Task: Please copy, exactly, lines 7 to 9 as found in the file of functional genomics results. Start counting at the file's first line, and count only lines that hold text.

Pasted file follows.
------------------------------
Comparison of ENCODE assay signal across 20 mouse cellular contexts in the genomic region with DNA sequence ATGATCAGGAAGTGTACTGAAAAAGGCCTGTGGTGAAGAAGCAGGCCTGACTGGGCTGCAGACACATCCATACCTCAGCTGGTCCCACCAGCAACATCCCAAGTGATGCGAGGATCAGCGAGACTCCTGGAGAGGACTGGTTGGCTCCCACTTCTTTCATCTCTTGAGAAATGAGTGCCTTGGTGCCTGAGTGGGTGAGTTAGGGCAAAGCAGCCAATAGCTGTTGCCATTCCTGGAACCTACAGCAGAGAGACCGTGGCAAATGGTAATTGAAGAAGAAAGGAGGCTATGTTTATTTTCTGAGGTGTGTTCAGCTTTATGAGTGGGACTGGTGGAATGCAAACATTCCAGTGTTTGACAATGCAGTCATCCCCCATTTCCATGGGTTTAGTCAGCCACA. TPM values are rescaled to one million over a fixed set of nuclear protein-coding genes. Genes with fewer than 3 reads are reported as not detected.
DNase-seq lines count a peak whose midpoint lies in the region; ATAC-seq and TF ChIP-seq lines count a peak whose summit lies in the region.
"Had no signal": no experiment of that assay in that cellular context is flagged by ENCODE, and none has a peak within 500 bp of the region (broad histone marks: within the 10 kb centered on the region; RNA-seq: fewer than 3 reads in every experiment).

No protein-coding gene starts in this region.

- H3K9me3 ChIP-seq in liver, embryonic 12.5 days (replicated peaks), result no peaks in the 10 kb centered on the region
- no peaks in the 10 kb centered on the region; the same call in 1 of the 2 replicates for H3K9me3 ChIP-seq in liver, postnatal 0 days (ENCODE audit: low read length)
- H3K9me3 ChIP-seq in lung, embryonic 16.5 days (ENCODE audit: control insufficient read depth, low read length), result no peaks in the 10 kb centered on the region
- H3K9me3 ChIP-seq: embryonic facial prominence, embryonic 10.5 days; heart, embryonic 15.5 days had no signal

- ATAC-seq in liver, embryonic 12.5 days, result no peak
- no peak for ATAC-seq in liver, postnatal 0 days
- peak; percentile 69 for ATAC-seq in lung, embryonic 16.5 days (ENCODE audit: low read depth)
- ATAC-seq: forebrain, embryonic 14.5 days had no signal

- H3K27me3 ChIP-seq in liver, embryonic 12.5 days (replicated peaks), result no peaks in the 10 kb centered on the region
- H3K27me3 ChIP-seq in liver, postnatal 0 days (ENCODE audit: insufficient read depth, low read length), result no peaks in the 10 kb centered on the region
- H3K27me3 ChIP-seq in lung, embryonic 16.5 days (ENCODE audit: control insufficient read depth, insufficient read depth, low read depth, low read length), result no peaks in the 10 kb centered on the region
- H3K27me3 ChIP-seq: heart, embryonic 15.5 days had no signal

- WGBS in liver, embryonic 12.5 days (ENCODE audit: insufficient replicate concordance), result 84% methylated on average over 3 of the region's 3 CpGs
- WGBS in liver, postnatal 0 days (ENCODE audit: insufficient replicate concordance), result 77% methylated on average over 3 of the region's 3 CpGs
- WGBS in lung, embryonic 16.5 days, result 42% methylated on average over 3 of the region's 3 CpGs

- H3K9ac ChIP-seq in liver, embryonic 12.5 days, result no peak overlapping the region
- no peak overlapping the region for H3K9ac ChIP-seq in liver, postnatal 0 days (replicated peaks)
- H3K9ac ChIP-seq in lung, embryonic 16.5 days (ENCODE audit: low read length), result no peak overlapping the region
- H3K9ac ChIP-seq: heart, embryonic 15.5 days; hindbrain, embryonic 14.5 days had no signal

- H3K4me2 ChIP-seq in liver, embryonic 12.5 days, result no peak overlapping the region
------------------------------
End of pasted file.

- H3K9me3 ChIP-seq in lung, embryonic 16.5 days (ENCODE audit: control insufficient read depth, low read length), result no peaks in the 10 kb centered on the region
- H3K9me3 ChIP-seq: embryonic facial prominence, embryonic 10.5 days; heart, embryonic 15.5 days had no signal

- ATAC-seq in liver, embryonic 12.5 days, result no peak